Trouble in the ranks for top cop Scipione
September 23, 2007
Three weeks after taking on the top job, Mr Scipione is trying to contain potential fallout from:
■ The investigation of two of his trusted senior commanders – Superintendent Rex Little and Superintendent Adam Purcell – by the Police Integrity Commission.
■ The medical discharge of Paul Nolan, a superintendent, who attempted suicide after being placed on notice by the PIC over an alleged gambling debt.
■ The specialist promotion to senior sergeant at internal affairs of Sergeant Damian Goodfellow, an officer with criminal convictions for assault and drink-driving.
■ Lingering questions surrounding the force’s top anti-corruption fighter, Assistant Commissioner Catherine Burn, who was among several officers involved in an eavesdropping fiasco.
Mr Scipione acknowledged the problems on Friday in response to questions from The Sun-Herald.
He confirmed Superintendent Little, who heads the Ku-ring-gai command, was one of two officers who remained under the PIC’s microscope.
It is understood he was stood down on non-performance grounds in May following complaints he had been absent from his Hornsby office. Similar allegations about Superintendent Little failing to report for duty had previously surfaced at Parramatta.
He had then been shifted to Hornsby to stand in for veteran commander Superintendent Paul Nolan, who was found unconscious in a Newcastle hotel room after overdosing on alcohol and sedatives, also in May. Superintendent Nolan had been suspended several weeks earlier, following a PIC inquiry.
At the time, the corruption watchdog’s concerns were unclear. However, The Sun-Herald understands they were focused on allegations concerning a gambling debt of about $100,000. Mr Scipione would only say Superintendent Nolan had since been released from the force on medical grounds.
Superintendent Purcell, the popular Hurstville commander, was also relieved of duty in June after it was revealed his phone had been tapped as part of a PIC probe into whether footballer Bryan Fletcher had been tipped off about a gang-rape complaint. Colleagues say the case against him amounts to a witch-hunt.
Mr Scipione said he was obliged to await the PIC’s findings before commenting on the Purcell case.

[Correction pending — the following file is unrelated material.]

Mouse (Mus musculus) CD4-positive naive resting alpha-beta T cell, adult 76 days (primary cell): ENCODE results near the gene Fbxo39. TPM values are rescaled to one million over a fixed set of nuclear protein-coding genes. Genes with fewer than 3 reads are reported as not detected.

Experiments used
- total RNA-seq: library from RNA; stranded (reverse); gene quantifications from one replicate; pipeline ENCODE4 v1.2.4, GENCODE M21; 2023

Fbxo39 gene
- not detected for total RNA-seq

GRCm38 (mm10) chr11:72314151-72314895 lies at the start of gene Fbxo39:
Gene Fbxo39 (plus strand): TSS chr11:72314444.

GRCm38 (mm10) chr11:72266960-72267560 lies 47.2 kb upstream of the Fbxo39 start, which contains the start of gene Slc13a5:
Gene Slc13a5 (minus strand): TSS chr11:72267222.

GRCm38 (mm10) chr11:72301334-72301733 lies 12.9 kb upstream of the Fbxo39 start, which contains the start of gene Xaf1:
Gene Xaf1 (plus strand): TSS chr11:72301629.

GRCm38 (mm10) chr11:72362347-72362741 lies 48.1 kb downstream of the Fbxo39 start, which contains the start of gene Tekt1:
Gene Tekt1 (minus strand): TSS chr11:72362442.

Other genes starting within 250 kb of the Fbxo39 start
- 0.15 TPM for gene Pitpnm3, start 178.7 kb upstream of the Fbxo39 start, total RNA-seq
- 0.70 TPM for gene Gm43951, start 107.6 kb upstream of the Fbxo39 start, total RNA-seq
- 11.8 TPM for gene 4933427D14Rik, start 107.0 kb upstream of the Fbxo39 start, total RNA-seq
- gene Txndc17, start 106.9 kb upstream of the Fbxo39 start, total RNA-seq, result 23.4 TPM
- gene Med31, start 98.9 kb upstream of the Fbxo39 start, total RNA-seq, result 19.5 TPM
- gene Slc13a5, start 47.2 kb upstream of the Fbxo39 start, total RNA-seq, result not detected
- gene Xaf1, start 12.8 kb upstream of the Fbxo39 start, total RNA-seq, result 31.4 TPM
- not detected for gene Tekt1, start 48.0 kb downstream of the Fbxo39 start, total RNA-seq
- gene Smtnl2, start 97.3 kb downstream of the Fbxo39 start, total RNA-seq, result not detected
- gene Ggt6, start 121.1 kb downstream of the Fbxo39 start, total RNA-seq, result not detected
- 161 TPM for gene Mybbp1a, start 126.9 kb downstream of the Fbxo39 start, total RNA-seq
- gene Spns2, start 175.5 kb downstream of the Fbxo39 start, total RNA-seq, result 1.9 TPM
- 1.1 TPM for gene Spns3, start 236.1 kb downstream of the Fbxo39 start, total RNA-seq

Asked about the force’s ability to police its own misconduct, he was more forthcoming.
He rejected “any suggestion of any unresolved concerns” over Ms Burn, the commander of the force’s Professional Standards branch.
Asked by The Sun-Herald if she was among several officers caught up in a wrongful-bugging investigation that sent shock waves through the ranks several years ago, he confirmed she was. But he insisted she had since passed several integrity tests in order to reach her current position.
More than 100 fellow police, criminals, lawyers and others were swept up as money laundering and corruption suspects during the affair.
Ms Burn was involved in conducting the sting rather than wrongfully tainted by it. Many of those who were targeted later received apologies but no one has ever been called to account.
In the case of Sergeant Goodfellow, Mr Scipione said that, following certain indiscretions, he had demonstrated his suitability to work in the same specialist area.
Sergeant Goodfellow pleaded guilty to assault after a drunken punch-up at a cricket match in 1999.
In 2002 he was arrested at gunpoint on suspicion of stealing and crashing an unmarked police car. He had rightful access to the vehicle but was fined and suspended for being drunk at the wheel. In 2003 he was among four off-duty officers hospitalised after a violent brawl at a Kings Cross strip club.
Mr Scipione said Sergeant Goodfellow’s promotion had been open and transparent.